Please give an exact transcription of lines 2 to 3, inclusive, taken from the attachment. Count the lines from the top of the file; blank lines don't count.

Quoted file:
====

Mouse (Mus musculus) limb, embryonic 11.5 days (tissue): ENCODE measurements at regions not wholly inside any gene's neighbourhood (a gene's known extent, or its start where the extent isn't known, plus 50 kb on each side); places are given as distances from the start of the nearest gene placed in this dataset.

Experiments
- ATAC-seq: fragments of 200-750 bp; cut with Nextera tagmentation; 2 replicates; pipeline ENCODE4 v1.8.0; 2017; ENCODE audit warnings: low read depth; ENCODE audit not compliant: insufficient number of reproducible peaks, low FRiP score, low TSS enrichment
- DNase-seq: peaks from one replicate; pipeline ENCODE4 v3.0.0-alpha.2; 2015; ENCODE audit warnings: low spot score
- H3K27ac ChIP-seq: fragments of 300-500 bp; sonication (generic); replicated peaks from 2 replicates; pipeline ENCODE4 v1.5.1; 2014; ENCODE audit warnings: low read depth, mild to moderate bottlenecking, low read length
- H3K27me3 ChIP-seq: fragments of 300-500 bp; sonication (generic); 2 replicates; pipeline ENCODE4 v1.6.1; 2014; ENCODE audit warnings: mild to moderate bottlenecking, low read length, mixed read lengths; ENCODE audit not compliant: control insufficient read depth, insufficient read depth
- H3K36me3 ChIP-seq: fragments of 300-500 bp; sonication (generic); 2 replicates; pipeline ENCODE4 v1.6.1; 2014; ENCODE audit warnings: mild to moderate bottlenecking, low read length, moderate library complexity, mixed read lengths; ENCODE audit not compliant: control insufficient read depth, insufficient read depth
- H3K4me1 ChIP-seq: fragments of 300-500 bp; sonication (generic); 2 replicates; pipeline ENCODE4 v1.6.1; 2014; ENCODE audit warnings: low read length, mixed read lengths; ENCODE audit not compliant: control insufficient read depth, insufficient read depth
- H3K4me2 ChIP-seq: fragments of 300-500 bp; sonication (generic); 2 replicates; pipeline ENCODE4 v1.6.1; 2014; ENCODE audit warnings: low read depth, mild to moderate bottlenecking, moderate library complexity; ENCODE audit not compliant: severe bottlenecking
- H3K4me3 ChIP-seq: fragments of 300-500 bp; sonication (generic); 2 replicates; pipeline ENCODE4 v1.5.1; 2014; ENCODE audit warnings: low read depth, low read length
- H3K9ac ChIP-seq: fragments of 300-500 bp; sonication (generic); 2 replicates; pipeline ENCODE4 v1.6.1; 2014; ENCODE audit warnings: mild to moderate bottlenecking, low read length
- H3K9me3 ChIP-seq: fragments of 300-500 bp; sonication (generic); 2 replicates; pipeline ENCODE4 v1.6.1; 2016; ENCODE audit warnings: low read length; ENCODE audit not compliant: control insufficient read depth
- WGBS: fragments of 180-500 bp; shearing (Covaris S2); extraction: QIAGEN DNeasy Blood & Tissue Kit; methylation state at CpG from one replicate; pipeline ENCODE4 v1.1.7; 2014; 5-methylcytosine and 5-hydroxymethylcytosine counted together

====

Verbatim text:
Experiments
- ATAC-seq: fragments of 200-750 bp; cut with Nextera tagmentation; 2 replicates; pipeline ENCODE4 v1.8.0; 2017; ENCODE audit warnings: low read depth; ENCODE audit not compliant: insufficient number of reproducible peaks, low FRiP score, low TSS enrichment